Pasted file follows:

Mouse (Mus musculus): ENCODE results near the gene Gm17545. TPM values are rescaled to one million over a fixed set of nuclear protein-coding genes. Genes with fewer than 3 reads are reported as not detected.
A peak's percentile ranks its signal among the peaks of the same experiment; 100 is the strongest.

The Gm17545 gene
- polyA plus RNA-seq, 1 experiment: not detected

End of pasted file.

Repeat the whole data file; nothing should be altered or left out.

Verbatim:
Mouse (Mus musculus): ENCODE results near the gene Gm17545. TPM values are rescaled to one million over a fixed set of nuclear protein-coding genes. Genes with fewer than 3 reads are reported as not detected.
A peak's percentile ranks its signal among the peaks of the same experiment; 100 is the strongest.

The Gm17545 gene
- polyA plus RNA-seq, 1 experiment: not detected